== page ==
The Kol Nidre was almost cut out of our liturgy a couple of generations ago, because of what some thought it said about our commitments and promises as a Jewish people: that we are not trustworthy, that we are easily excused from things to which we commit ourselves.  But this prayer was never meant that way.  Instead, it was meant to inspire much higher commitments, and to encourage us to be honest with ourselves, with others, and with God, about promises we make and vows we aim to keep.  Kol Nidre wakes us up to the difference between noble intentions and truly being noble.  Neither empty intentions nor ill-thought out actions are particularly Jewish—and neither one is covered or forgiven by our Kol Nidre prayer. 

Kol Nidre is about vows we have made but have not kept. It’s not about vows we never intended to keep.  It’s about the ones that we didn’t just intend to keep, but really, really tried for.  The promises we made where we can stand here, before God and our congregation, and we can say honestly that we gave it our all.  We tried.  We did everything we could think of to match the good intention with noble action, and still, despite all those efforts, we fell short.  Kol Nidre is not an easy out.  It’s a high standard that we set for ourselves.  I pray that when Kol Nidre comes around next year, I don’t need it at all.  But when I do, I hope that I can truly say that I have had not only the best intentions, but also that I have put forth the most honest effort that I could have, and that in spite of all that, I couldn’t make it happen.  It is these efforts, when I know I made a promise, I gave it everything I could, for which I say the words of Kol Nidre.  It is not for things for which I could have worked a little harder, slept a little less, done a little more, but for those things for which I couldn’t have done any more than I did.  Those are the vows, the intentions, the promises, for which I ask God to release me.  I need the formal words, because these promises that fell short are between me and God, and as I follow so many generations of Jews who have put in honest effort and fallen short, I use the words of tradition and join myself with them.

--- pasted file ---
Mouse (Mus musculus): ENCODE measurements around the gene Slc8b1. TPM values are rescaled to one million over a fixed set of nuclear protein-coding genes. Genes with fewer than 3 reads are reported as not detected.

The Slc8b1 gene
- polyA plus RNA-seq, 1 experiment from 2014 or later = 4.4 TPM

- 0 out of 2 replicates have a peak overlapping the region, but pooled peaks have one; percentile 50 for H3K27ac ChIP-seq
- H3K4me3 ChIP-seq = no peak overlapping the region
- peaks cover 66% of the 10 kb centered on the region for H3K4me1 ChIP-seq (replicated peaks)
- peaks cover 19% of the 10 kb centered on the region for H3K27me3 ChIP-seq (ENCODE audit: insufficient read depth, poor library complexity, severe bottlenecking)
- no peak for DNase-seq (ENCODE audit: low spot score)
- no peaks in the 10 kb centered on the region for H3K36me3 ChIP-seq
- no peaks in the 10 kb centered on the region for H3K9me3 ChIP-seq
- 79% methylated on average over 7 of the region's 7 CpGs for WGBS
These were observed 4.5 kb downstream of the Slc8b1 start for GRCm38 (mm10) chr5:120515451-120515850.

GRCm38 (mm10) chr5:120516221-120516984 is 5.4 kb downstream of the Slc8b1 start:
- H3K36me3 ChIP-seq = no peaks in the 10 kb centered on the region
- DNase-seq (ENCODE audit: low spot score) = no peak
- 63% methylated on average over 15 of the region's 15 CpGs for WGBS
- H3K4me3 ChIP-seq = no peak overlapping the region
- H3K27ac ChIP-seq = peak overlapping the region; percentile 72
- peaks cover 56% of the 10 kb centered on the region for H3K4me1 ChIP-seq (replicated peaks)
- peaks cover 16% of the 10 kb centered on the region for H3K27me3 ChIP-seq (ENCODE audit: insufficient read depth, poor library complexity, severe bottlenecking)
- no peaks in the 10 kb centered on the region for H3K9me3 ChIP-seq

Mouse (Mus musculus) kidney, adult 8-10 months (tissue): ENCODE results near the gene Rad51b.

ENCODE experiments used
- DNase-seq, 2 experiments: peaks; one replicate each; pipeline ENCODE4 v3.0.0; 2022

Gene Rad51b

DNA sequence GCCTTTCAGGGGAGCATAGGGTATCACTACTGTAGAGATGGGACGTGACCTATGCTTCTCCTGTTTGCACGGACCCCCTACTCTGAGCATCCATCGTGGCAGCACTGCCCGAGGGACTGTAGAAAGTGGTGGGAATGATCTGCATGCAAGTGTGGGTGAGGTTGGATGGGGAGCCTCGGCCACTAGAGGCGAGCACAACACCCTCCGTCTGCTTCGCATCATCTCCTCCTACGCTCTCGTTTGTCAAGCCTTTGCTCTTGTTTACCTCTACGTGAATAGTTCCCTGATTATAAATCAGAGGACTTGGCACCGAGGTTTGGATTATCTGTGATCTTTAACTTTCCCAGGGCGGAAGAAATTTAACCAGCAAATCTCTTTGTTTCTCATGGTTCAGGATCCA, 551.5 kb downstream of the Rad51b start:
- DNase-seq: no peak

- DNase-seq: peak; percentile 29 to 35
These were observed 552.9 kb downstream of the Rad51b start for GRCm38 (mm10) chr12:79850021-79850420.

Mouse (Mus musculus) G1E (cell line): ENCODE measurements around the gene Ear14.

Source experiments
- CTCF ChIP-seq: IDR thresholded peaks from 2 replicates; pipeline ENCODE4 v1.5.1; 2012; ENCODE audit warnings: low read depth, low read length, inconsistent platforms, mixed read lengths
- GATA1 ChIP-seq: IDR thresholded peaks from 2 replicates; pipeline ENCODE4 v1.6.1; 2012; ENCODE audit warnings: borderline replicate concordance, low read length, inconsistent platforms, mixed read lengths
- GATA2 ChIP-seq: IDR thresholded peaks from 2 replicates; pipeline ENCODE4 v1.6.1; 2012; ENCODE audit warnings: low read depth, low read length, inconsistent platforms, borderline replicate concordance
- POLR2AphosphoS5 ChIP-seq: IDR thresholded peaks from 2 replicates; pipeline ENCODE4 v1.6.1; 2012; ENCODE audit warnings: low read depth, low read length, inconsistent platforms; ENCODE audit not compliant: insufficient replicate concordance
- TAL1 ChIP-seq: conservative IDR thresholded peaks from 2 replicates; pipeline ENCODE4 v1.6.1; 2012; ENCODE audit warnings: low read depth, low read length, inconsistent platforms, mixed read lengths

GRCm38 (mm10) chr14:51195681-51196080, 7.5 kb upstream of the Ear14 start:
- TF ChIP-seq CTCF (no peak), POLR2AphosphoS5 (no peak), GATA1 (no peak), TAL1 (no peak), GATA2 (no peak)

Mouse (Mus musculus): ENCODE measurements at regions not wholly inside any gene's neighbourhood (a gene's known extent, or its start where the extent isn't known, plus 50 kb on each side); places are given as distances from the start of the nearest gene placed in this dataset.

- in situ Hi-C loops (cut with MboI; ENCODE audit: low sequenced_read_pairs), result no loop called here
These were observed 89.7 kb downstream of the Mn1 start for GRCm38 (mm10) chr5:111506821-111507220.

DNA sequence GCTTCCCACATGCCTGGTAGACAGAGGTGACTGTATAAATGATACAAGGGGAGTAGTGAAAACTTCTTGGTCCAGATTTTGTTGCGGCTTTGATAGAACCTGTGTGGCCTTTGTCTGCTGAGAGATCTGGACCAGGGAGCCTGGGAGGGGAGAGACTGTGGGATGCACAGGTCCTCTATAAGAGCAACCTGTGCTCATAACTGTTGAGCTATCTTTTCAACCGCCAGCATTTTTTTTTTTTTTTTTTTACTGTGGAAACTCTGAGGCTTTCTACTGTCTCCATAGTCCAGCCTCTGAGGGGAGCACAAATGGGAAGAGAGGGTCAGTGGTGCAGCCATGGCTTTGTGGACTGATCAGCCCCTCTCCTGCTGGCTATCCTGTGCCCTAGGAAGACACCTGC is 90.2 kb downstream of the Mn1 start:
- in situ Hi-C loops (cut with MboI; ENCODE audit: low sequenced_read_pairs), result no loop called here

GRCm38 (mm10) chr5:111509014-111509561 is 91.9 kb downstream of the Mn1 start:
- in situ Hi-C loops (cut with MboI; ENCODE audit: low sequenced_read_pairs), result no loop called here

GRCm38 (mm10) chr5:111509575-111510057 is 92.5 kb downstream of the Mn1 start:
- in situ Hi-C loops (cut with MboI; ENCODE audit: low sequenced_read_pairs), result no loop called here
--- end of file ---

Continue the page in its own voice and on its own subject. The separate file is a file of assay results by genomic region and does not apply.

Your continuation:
The angels were busy on Erev Yom Kippur, because it was their job to visit Jews all around the world to hear their prayers.  One angel was especially excited about her assignment, because she was headed to a beautiful synagogue in a big city.  How wonderful she thought it would be to hear heartfelt prayers, see the white robes of the rabbis and cantor, and witness the beauty of the songs mixed with tears of real repentance.  The angel knew she could count on this one night of perfect beauty. 

The angel slipped into the sanctuary just as Kol Nidre began.  As she expected, she heard real hope combined with real sorrow sung in a beautiful voice.  But as she closed her eyes to focus, she heard a different sound.  Perhaps it was a prayer, but maybe a song, or a thought?  She wasn’t quite sure what it was—or where it was coming from—but it was the most beautiful sound she had ever heard.  She rushed around the room, listening to each person, but it wasn’t coming from inside the sanctuary.  She knew that God would want to know about this sound, so she had to go find it.  She followed the sound outside, scanning the forest at the edge of the city.  In the distance, she could just make out some lights from a little house tucked in between the trees.